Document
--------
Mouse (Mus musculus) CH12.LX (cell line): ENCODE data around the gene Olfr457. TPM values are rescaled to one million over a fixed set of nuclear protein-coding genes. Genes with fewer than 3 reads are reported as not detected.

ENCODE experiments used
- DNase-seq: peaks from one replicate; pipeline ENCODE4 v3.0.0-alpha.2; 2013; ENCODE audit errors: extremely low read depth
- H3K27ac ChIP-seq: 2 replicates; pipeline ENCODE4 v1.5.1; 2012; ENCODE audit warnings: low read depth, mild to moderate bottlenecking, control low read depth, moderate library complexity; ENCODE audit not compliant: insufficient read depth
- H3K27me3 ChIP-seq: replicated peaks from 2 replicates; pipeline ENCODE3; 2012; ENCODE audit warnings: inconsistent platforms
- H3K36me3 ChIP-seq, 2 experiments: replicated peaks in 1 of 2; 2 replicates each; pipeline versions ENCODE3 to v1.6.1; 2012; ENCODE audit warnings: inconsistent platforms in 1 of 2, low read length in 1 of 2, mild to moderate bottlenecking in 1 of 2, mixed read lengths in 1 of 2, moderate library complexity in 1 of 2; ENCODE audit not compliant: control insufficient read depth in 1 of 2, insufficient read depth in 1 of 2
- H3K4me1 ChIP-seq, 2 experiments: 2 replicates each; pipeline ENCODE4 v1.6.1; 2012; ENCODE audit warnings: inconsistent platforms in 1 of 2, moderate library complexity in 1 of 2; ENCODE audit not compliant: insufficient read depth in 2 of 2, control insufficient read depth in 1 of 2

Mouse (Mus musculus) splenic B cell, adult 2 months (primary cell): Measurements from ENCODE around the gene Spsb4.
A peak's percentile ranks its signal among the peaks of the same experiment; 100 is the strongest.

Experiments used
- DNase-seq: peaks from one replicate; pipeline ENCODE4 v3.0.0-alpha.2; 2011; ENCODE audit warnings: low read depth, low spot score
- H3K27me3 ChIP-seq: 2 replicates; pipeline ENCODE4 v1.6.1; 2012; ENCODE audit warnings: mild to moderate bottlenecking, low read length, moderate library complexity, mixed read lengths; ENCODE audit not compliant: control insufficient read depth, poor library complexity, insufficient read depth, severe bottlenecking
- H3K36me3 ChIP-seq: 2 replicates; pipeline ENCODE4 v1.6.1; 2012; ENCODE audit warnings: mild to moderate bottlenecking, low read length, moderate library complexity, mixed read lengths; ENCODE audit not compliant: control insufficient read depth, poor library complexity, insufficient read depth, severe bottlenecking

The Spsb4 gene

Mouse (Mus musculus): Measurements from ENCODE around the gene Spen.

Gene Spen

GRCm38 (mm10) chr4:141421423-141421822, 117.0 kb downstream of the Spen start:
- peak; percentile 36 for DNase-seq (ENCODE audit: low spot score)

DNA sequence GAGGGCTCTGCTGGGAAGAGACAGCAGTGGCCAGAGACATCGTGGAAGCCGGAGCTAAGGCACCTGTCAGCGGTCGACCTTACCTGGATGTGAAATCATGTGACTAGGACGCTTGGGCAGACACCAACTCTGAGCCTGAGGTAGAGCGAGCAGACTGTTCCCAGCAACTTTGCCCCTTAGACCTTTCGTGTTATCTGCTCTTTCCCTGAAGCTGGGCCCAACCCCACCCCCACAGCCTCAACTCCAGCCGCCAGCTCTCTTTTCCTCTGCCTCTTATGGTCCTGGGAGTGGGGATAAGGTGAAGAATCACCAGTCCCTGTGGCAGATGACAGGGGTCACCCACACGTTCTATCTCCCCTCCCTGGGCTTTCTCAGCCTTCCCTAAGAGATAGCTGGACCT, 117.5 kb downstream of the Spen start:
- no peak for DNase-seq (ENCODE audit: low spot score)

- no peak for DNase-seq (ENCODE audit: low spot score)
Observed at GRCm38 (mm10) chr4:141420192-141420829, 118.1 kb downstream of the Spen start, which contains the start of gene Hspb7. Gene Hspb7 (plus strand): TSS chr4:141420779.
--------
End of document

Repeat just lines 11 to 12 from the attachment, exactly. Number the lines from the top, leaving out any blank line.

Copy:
- DNase-seq: peaks from one replicate; pipeline ENCODE4 v3.0.0-alpha.2; 2011; ENCODE audit warnings: low read depth, low spot score
- H3K27me3 ChIP-seq: 2 replicates; pipeline ENCODE4 v1.6.1; 2012; ENCODE audit warnings: mild to moderate bottlenecking, low read length, moderate library complexity, mixed read lengths; ENCODE audit not compliant: control insufficient read depth, poor library complexity, insufficient read depth, severe bottlenecking